Analysis of mosquito disease vector genomes confirms high levels of sequence polymorphism, but screens reveal an abundance of target sites for Cas-9-based gene drive.
Mosquito transmitted pathogens impose heavy health burdens globally and remain difficult to manage. One strategy currently being advanced as an effective, low cost, and sustainable solution is the use of genetically engineered mosquitoes (GEM).
GEM carry “effector” genes that suppress mosquito reproduction or block pathogen development in mosquitoes. Effector genes are introduced into natural mosquito populations upon GEM release and spread through wild type mosquito population by linkage to a Cas-9-based gene drive (CGD) system. Laboratory cage experiments using long-standing mosquito strains have produced encouraging CGD results. However, a flurry of recently published work has cast doubt on the viability of CGD in natural populations. requires a specific 23 base pair stretch of target DNA sequence to work. Target site variation may render CGD inoperable and individuals carrying this variation resistant to the drive. Critics argue that mosquito genomes in nature carry so much sequence variation (for An. gambiae π = 1.02%) that a significant proportion of any wild mosquito population will carry drive resistant alleles (DRAs). If a DRA is positively selected its frequency will steadily increase, thus dooming the GEM strategy to failure. Using large collections of genome sequence data from our own lab as well as the Ag1000g Consortium, we try to answer the question: How likely is it to find a CGD target site in the coding region of a mosquito gene that is conserved or only contains rare (<1%) variants which may be potential DRAs?
We examined hundreds of individual field collected mosquito genomes. Three species were included: the primary African malaria vectors, Anopheles gambiae and An. coluzzii, and the vector of the chikungunya, dengue, Yellow Fever, and Zika viruses, Aedes aegypti. We used the command line version of the tool CHOPCHOP (v2) to locate possible CRISPR/Cas9 target sites in all protein coding genes in the reference genome of each species. Sites were filtered for high specificity (no off-target sites with <4 mismatches in the genome) and GC content (30 – 70%). We produced a conservative estimate, more likely too low than too high. We then screened potential target sites for variants identified from whole-genome sequences of 1,280 field collected mosquitos. Five datasets were analyzed independently: 111 An. gambiae, 100 An. coluzzii, and 132 Ae. aegypti from our lab, along with 654 An. gambiae and 283 An. coluzzii from the Ag1000g Consortium. This protocol is summarized in Figure 1.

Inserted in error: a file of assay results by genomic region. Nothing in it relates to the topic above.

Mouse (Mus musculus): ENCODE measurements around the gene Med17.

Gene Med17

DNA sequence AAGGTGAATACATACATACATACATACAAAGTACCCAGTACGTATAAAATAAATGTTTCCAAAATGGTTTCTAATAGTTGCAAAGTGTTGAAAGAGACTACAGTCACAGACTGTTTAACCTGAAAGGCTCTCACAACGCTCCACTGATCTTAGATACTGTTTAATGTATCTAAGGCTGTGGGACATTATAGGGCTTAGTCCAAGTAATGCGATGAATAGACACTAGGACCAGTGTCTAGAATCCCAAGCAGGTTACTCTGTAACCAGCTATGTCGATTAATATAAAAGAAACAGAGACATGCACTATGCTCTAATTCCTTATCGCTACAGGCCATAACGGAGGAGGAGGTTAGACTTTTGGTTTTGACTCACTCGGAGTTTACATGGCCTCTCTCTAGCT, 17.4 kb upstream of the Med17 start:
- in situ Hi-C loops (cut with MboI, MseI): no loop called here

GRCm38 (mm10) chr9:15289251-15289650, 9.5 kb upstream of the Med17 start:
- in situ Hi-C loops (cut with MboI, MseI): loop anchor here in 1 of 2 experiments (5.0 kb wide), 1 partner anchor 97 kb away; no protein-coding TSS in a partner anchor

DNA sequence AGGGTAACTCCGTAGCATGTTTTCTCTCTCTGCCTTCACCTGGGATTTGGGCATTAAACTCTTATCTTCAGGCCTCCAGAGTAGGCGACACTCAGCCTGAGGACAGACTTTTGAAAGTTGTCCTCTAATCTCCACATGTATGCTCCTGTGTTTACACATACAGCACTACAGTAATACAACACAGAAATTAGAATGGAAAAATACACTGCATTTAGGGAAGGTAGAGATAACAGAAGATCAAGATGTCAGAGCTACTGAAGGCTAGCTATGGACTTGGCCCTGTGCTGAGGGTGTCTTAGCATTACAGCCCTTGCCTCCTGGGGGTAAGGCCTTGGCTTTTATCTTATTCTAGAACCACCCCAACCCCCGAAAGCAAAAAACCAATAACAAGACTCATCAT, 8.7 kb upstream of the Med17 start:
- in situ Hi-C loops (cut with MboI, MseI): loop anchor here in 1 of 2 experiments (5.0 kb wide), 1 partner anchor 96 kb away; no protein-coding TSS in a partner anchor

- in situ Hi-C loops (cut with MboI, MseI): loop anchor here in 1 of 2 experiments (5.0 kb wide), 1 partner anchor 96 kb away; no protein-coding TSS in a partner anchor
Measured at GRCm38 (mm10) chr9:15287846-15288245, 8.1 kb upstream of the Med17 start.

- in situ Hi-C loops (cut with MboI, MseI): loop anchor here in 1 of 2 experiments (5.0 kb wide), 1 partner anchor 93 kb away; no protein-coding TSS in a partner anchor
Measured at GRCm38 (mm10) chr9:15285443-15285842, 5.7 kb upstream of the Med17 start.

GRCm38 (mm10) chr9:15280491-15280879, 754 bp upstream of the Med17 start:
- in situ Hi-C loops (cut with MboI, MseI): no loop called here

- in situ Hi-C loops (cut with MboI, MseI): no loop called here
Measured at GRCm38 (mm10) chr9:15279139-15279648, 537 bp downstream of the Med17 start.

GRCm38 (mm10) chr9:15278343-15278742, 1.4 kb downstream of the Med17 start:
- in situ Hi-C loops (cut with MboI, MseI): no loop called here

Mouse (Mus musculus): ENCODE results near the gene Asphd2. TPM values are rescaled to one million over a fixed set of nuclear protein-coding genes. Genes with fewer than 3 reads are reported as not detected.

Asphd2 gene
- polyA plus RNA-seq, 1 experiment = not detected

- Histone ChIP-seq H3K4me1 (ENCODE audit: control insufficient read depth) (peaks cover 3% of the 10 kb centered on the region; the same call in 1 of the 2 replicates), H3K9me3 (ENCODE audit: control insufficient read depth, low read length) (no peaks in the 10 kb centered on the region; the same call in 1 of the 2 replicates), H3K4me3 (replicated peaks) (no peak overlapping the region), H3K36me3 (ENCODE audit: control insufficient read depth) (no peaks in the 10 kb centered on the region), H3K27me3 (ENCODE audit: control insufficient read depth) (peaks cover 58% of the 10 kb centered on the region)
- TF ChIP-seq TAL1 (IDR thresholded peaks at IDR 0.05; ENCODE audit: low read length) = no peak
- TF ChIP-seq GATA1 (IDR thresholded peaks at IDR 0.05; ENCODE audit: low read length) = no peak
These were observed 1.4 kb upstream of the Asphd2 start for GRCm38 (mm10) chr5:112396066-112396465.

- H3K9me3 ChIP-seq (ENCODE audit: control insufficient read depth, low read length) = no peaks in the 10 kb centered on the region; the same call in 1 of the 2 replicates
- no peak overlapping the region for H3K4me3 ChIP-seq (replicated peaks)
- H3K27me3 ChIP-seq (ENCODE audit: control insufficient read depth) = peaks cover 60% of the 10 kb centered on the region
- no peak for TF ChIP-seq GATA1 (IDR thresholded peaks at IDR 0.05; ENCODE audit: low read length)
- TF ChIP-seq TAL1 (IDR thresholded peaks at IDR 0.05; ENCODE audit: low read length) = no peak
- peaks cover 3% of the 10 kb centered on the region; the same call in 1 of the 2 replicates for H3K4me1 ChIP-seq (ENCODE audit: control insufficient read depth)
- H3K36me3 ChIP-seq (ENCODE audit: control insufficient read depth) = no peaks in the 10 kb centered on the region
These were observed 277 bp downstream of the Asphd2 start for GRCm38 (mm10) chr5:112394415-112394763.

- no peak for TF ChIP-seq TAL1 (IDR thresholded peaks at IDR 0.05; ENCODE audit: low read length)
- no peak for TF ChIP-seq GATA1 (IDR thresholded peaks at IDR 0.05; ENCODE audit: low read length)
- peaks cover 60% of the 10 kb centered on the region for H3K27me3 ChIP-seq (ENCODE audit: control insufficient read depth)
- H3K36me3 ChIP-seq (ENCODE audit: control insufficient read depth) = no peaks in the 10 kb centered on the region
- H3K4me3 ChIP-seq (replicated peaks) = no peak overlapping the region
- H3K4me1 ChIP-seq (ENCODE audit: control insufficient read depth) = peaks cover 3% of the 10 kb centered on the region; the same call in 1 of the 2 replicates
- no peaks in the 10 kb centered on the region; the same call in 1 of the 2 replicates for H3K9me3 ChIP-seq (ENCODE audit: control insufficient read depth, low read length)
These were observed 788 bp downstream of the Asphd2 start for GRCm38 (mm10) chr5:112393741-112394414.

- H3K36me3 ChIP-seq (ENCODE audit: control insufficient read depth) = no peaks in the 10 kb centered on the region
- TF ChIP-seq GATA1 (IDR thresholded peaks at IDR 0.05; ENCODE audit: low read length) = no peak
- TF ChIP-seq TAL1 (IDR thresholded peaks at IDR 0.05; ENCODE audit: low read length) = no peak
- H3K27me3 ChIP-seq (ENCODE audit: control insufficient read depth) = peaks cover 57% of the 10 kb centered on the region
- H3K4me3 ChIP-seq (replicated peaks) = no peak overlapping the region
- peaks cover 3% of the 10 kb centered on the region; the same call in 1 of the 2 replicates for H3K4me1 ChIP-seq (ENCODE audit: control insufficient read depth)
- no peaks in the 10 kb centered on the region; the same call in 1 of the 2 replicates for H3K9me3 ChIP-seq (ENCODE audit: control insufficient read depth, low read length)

For the largest dataset (654 samples) we found that less than 3% of potential target sites had no observed variants. However, most genes contain many potential sites, so 34% of genes still contained at least one target with zero observed variants. If selection against the effector gene is weak then low frequency DRAs are likely acceptable. We found that if we set the threshold for tolerable DRA frequency at <1% then >89% of protein coding genes contain at least one useable CGD target. Target sites with no variation are rare, but those containing low frequency variants are common enough that any given gene likely contains at least one. This is good news for population modification strategies where DRAs are not under strong positive selection. In contrast, GEMs which create a large fitness cost, such as in population suppression strategies, will face significant challenges finding suitable target sites.
Vector Genetics Laboratory
Gregory Lanzaro, Ph.D,
Travis Collier, PhD
Dept. Pathology, Microbiology & Immunology
University of California
Davis, CA 95616